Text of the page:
Is giving birth at home a good idea? Despite home births being quite rare in the UK (only 2.6% of all deliveries took place at home in England in 2005-06), they are becoming a more and more popular choice, either for philosophical reasons, or simply because parents want a simpler experience of childbirth. There is no evidence to suggest that in a normal healthy pregnancy, it is no less safe to give birth at home than at hospital.
In the UK you should be given the informed choice where to birth your baby, and should you decide to give birth at home, the midwives should support you in this. However, if they do think that a homebirth is an unsafe choice for you, they should advise you of this but ultimately the decision is yours.
A home birth generally only takes place if there are no particular risks associated with the pregnancy, in other words if it’s a “physiological” pregnancy.
In certain cases, home birth will be advised against: if you are having a breech birth, twins, multiple births, you suffer from placenta praevia, diabetes or high blood pressure, for the safety of both you and your unborn baby.
If complications occur during pregnancy or near your due date, a home birth will not be possible.
How does it take place?
Naturally! You don't have an epidural at a home birth but non pharmacological methods of pain relief such as TENS, water, aromatherapy, hypnobirthing may be used. Your midwife can also provide you with entonox (gas and air) and in some areas Pethidine may be available. The midwife will, however, come along with emergency equipment for mother and child, as well as a monitoring device to check your baby’s heartbeat during the birth. Where possible, the midwife who has assisted you throughout your pregnancy will be the one present at the birth.
As with hospital births, no pregnancy or birth is without risks, however midwives are trained in dealing with emergency situations and if the need does arise, you will be transferred to the hospital for immediate treatment. There are risks, which is why many doctors are against home births. For example, a Caesarean might be necessary, or haemorrhaging might occur.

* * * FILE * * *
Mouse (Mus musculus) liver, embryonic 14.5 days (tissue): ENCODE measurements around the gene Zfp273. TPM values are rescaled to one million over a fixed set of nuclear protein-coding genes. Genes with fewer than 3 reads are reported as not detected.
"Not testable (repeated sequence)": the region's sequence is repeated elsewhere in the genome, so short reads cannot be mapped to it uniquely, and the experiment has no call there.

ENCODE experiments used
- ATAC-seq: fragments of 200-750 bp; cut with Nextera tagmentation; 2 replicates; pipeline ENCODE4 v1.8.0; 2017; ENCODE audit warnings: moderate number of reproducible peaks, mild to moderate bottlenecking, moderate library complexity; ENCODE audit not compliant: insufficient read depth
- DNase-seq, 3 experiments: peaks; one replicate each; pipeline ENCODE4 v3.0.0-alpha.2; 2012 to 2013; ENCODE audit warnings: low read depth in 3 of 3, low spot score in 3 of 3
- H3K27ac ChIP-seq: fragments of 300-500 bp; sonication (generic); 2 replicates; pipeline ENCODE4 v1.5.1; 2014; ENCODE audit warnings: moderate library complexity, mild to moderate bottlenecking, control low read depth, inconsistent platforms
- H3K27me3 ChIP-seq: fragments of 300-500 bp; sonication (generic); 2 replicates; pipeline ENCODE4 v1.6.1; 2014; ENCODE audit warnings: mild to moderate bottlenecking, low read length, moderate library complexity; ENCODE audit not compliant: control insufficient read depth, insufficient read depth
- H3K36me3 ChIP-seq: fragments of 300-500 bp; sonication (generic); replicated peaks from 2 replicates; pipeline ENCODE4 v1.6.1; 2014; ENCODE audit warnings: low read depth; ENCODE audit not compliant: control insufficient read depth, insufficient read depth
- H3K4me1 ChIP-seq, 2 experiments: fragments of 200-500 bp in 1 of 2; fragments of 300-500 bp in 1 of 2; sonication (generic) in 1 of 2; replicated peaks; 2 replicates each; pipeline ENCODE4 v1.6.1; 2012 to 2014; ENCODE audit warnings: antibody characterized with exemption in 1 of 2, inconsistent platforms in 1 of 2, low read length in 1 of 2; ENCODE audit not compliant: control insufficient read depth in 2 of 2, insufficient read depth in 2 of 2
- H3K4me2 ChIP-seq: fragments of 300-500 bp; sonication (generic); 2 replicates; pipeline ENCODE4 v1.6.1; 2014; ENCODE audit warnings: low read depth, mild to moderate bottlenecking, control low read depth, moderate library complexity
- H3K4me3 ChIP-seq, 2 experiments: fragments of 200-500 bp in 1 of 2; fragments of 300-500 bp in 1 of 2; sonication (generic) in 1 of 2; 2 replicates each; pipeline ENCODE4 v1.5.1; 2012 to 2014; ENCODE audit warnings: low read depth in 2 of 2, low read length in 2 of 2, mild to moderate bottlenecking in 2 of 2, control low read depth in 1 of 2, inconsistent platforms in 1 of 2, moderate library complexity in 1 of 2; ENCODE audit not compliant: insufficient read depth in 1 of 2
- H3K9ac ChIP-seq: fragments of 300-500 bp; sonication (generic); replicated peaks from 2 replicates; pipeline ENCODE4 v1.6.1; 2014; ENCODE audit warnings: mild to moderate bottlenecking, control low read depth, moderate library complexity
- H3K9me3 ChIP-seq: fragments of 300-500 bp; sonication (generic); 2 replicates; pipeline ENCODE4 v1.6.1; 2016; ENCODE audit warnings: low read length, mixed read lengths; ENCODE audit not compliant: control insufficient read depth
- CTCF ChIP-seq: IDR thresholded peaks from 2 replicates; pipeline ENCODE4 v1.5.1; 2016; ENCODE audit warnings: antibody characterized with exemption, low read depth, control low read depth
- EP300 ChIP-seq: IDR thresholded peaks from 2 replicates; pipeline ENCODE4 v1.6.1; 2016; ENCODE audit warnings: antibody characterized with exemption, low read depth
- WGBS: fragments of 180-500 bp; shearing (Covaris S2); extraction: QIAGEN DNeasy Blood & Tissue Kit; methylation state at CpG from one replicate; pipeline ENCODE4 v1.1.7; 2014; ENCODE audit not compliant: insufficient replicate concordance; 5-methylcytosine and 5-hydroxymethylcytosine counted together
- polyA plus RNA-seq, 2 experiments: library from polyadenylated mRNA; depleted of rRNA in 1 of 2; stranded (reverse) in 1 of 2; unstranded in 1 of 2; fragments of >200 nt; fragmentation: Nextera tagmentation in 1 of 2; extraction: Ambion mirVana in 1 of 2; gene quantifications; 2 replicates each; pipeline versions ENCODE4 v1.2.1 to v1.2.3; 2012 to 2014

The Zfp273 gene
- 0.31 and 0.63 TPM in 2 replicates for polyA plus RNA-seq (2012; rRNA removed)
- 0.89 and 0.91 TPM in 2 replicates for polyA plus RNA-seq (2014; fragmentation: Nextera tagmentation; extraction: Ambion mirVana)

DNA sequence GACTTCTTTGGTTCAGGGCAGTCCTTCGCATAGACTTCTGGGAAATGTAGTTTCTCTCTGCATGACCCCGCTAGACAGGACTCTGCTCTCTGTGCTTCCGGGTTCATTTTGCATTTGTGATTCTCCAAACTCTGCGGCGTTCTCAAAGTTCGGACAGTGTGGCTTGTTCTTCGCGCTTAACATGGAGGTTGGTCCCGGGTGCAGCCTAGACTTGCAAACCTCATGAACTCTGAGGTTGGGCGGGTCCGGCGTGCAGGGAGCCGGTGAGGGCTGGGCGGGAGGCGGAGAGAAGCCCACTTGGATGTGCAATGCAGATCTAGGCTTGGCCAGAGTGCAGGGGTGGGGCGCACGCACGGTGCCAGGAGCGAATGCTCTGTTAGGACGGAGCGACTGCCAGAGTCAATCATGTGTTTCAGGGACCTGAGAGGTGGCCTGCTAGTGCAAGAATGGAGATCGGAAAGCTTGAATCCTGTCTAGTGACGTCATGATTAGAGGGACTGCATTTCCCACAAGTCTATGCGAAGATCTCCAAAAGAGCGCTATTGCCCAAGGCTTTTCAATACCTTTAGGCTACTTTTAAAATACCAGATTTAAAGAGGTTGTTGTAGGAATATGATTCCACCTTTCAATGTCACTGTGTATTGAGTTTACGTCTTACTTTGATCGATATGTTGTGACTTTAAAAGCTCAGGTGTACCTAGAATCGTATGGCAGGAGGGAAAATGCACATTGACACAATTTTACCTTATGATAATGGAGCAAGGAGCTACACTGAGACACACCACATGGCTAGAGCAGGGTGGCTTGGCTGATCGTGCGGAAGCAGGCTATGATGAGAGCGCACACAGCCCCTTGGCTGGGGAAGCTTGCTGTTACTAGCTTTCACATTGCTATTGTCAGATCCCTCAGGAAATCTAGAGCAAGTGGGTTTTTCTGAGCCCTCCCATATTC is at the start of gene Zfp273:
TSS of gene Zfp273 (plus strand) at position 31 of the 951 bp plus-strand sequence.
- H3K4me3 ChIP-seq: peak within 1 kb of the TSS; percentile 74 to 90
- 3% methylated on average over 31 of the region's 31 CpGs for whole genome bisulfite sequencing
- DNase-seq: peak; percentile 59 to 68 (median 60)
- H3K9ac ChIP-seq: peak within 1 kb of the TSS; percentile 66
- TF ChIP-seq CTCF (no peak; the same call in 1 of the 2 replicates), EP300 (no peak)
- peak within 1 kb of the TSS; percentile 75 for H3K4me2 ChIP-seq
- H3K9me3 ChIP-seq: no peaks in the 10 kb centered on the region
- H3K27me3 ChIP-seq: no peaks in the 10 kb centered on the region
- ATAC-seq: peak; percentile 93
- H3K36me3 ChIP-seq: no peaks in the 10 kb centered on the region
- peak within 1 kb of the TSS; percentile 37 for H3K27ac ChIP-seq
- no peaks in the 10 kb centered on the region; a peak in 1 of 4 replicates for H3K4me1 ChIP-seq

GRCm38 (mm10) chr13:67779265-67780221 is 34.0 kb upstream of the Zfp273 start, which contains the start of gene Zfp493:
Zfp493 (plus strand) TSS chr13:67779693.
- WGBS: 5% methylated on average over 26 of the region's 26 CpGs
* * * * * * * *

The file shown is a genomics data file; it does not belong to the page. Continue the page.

Being prepared to go to hospital during labour
You need to bear in mind that it might be necessary at some point to be transferred to hospital. If this is the case, the midwife will explain why she thinks it’s for the best and will call an ambulance to take you to hospital. The most common reasons why a woman may need to be transferred into hospital are for further pain relief or if there is slow progress in labour.
The delivery takes place in familiar surroundings, which is psychologically reassuring for the mother. The father is fully involved in the arrival of his child. You’ll experience the natural side of childbirth, away from the medical/clinical features of a hospital.
Women who labour and birth at home have lower incidences of intervention, induction, instrumental deliveries, Caesarean sections, episiotomies, and they are less likely to suffer from post partum haemorrhages or birth trauma. Babies born at home tend to have higher Apgar scores at birth and are born in better condition.
Discuss with your NHS midwife the provision for homebirths in your area. If you are lucky, your regular community midwife may attend your birth, however if she is unavailable it may be a different midwife that comes out to you, whoever is on-call at the time. To ensure continuity of care through your pregnancy, labour and birth, another option is to pay for an independent midwife. Charges range from £1,500 to £4,000.
For more information on independent midwives, visit www.independentmidwives.org.uk